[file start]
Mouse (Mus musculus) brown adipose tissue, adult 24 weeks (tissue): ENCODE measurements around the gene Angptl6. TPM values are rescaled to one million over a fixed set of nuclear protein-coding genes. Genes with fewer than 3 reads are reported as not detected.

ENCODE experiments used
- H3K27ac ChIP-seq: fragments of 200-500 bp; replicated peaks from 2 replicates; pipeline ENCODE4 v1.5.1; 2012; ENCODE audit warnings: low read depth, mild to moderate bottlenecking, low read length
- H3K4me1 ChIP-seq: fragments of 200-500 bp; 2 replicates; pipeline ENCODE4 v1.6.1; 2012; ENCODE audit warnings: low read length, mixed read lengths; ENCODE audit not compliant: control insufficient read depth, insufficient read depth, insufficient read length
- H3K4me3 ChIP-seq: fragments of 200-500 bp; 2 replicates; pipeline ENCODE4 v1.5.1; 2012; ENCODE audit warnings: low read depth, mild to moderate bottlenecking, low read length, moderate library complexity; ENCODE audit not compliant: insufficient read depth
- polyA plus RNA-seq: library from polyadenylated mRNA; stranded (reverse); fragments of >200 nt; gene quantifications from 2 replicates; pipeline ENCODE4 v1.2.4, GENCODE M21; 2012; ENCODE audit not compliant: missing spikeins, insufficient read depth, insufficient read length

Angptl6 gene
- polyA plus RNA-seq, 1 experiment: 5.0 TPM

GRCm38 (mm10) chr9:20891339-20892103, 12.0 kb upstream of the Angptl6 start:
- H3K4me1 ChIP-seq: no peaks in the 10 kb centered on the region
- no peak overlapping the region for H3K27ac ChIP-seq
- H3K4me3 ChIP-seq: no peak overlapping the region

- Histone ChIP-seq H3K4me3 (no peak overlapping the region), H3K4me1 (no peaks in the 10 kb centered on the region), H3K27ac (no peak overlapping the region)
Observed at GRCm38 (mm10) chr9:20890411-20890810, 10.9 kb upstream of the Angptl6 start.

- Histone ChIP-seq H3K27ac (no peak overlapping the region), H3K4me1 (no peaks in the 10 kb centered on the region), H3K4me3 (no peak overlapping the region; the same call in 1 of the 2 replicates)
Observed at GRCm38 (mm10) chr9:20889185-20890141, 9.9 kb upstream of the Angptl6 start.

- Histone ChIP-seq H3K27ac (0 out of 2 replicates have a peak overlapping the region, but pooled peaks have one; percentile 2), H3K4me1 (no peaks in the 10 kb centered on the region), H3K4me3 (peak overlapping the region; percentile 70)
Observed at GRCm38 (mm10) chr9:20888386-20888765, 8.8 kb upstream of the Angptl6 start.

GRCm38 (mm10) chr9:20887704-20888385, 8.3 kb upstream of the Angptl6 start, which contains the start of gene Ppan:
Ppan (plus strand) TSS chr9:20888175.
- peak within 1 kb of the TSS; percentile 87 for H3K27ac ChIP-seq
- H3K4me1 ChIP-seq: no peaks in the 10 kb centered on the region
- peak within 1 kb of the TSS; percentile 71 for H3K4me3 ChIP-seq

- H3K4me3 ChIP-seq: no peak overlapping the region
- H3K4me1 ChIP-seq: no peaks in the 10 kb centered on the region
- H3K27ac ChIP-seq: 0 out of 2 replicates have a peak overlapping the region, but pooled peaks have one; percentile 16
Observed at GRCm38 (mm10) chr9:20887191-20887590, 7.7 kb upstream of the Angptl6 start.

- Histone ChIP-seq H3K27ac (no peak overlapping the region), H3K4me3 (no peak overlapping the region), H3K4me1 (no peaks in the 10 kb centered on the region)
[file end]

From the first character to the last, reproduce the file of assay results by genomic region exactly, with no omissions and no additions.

Mouse (Mus musculus) brown adipose tissue, adult 24 weeks (tissue): ENCODE measurements around the gene Angptl6. TPM values are rescaled to one million over a fixed set of nuclear protein-coding genes. Genes with fewer than 3 reads are reported as not detected.

ENCODE experiments used
- H3K27ac ChIP-seq: fragments of 200-500 bp; replicated peaks from 2 replicates; pipeline ENCODE4 v1.5.1; 2012; ENCODE audit warnings: low read depth, mild to moderate bottlenecking, low read length
- H3K4me1 ChIP-seq: fragments of 200-500 bp; 2 replicates; pipeline ENCODE4 v1.6.1; 2012; ENCODE audit warnings: low read length, mixed read lengths; ENCODE audit not compliant: control insufficient read depth, insufficient read depth, insufficient read length
- H3K4me3 ChIP-seq: fragments of 200-500 bp; 2 replicates; pipeline ENCODE4 v1.5.1; 2012; ENCODE audit warnings: low read depth, mild to moderate bottlenecking, low read length, moderate library complexity; ENCODE audit not compliant: insufficient read depth
- polyA plus RNA-seq: library from polyadenylated mRNA; stranded (reverse); fragments of >200 nt; gene quantifications from 2 replicates; pipeline ENCODE4 v1.2.4, GENCODE M21; 2012; ENCODE audit not compliant: missing spikeins, insufficient read depth, insufficient read length

Angptl6 gene
- polyA plus RNA-seq, 1 experiment: 5.0 TPM

GRCm38 (mm10) chr9:20891339-20892103, 12.0 kb upstream of the Angptl6 start:
- H3K4me1 ChIP-seq: no peaks in the 10 kb centered on the region
- no peak overlapping the region for H3K27ac ChIP-seq
- H3K4me3 ChIP-seq: no peak overlapping the region

- Histone ChIP-seq H3K4me3 (no peak overlapping the region), H3K4me1 (no peaks in the 10 kb centered on the region), H3K27ac (no peak overlapping the region)
Observed at GRCm38 (mm10) chr9:20890411-20890810, 10.9 kb upstream of the Angptl6 start.

- Histone ChIP-seq H3K27ac (no peak overlapping the region), H3K4me1 (no peaks in the 10 kb centered on the region), H3K4me3 (no peak overlapping the region; the same call in 1 of the 2 replicates)
Observed at GRCm38 (mm10) chr9:20889185-20890141, 9.9 kb upstream of the Angptl6 start.

- Histone ChIP-seq H3K27ac (0 out of 2 replicates have a peak overlapping the region, but pooled peaks have one; percentile 2), H3K4me1 (no peaks in the 10 kb centered on the region), H3K4me3 (peak overlapping the region; percentile 70)
Observed at GRCm38 (mm10) chr9:20888386-20888765, 8.8 kb upstream of the Angptl6 start.

GRCm38 (mm10) chr9:20887704-20888385, 8.3 kb upstream of the Angptl6 start, which contains the start of gene Ppan:
Ppan (plus strand) TSS chr9:20888175.
- peak within 1 kb of the TSS; percentile 87 for H3K27ac ChIP-seq
- H3K4me1 ChIP-seq: no peaks in the 10 kb centered on the region
- peak within 1 kb of the TSS; percentile 71 for H3K4me3 ChIP-seq

- H3K4me3 ChIP-seq: no peak overlapping the region
- H3K4me1 ChIP-seq: no peaks in the 10 kb centered on the region
- H3K27ac ChIP-seq: 0 out of 2 replicates have a peak overlapping the region, but pooled peaks have one; percentile 16
Observed at GRCm38 (mm10) chr9:20887191-20887590, 7.7 kb upstream of the Angptl6 start.

- Histone ChIP-seq H3K27ac (no peak overlapping the region), H3K4me3 (no peak overlapping the region), H3K4me1 (no peaks in the 10 kb centered on the region)